Welcome home, Mr. Fahmy.
After rotting in Egypt’s notorious Tora Prison for more than a year, Canadian Al Jazeera journalist Mohamed Fahmy is now able to return home to Vancouver. Egyptian General-President Abdel Fattah Sissi officially pardoned Fahmy on Wednesday.
And for what crime did he earn the ire of Egypt’s military junta? It’s a bit complicated.
Fahmy, along with Al Jazeera colleagues Baher Mohamed and Peter Greste, was arrested in December 2013 while covering the aftermath of a military coup that overthrew the Muslim Brotherhood, Egypt’s first democratically elected government.
They were charged with terrorism and fabricating news, which are, at least ostensibly, ridiculous charges.
According to Fahmy’s own account in the Globe and Mail, published as an op-ed in March, his employer is at least partially to blame.
Al Jazeera’s operations in Egypt can be thought of as the “Good, the Bad and the Ugly.” Fahmy worked directly for Al Jazeera English (good), but the Qatar-based broadcaster also operates Al Jazeera Arabic (bad) and Mubasher Misr (ugly), both of which support the outlawed Muslim Brotherhood. The latter is an outright mouthpiece for the Brotherhood.
Qatar supports the Brotherhood, not only in Egypt but also in Syria, Libya, Turkey through the ruling AKP and Palestine through Hamas, so it’s not particularly surprising they would support outlets that uncritically air its views.
At some point in 2013, Fahmy discovered footage he had recorded for broadcast on Al Jazeera English was being used for Mubasher Misr without any discretion. His employers had not consulted him.
Fahmy’s concern that his footage appearing on the Muslim Brotherhood’s propaganda network could land him in a lot of trouble with Egyptian authorities was dismissed by his superiors.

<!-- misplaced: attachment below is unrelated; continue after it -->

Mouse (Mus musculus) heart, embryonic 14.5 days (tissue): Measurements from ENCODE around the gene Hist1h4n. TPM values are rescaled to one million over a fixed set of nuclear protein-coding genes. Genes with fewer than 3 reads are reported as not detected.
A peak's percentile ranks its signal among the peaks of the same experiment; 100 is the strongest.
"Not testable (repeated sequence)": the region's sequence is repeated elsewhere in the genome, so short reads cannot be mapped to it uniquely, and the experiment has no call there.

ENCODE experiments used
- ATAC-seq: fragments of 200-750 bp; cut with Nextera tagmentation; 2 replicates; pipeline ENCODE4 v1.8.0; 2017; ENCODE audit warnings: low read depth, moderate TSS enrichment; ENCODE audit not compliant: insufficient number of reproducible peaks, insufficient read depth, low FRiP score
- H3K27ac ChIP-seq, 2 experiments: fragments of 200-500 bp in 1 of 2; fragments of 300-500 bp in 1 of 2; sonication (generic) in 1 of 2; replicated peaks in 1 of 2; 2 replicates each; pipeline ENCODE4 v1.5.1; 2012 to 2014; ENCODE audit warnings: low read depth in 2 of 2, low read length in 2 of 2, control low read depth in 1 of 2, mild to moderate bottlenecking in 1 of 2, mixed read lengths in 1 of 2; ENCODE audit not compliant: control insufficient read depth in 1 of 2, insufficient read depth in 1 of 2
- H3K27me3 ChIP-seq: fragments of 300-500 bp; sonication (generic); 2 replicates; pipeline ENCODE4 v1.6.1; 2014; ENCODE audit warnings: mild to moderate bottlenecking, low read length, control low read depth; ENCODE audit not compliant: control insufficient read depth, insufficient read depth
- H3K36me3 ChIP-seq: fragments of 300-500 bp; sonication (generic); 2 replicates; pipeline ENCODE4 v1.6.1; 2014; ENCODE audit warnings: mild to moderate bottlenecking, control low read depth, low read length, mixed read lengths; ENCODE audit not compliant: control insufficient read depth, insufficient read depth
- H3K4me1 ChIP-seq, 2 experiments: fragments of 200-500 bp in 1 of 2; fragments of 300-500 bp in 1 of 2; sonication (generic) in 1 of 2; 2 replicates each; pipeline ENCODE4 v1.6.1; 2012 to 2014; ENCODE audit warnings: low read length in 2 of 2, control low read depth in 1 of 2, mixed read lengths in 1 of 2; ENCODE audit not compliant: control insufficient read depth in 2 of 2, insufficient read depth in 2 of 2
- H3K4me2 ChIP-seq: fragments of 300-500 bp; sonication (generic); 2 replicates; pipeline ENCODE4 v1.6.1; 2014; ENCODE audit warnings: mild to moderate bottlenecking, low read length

“I have been clear in my rhetoric that this case is about freedom of speech in the sense that three journalists have been silenced,” Fahmy wrote. “Yet, what can’t be ignored is the political score-settling between Qatar and Egypt that has left us pawns behind bars.”
Alleging negligence, Fahmy sued Al Jazeera for $100 million in Canada this past May. The outcome of the suit is still pending.
For what it’s worth, Al Jazeera denies any wrongdoing.
Conceding some of Fahmy’s footage may have wound up on Mubasher Misr, the network said he was not alone in that regard. Mubasher Misr uses footage from international wire services all the time.
The problem with this reasoning is that Al Jazeera doesn’t have a legal responsibility for employees of Associated Press or Reuters. They do, however, have an obligation to protect their own journalists on the ground.
“The advice of Fahmy and many others in Al Jazeera was taken into consideration,” the network said in an online response to Fahmy’s suit. How reassuring.
The Harper government must also take its share of the blame for Fahmy’s plight.
A request made by Canadian Journalists for Free Expression for the prime minister to secure Fahmy’s freedom was rebuffed as recently as Tuesday, the day before his pardon.
The government said it’s too busy trying to get re-elected to bother with such trivialities, as if they had done anything to get Fahmy released when they weren’t in campaign mode.
This lead to Fahmy’s main lawyer Amal Clooney lambasting the Harper government’s handling of the whole ordeal.
“If I were a Canadian citizen, I would want to see my prime minister now showing leadership on the global stage,” Clooney told the CBC only a few weeks ago.
Sissi apparently agreed, decrying the court’s guilty verdict a few weeks ago and then issuing the pardon.
You know things are screwed up when Egypt’s military dictator is the voice of reason.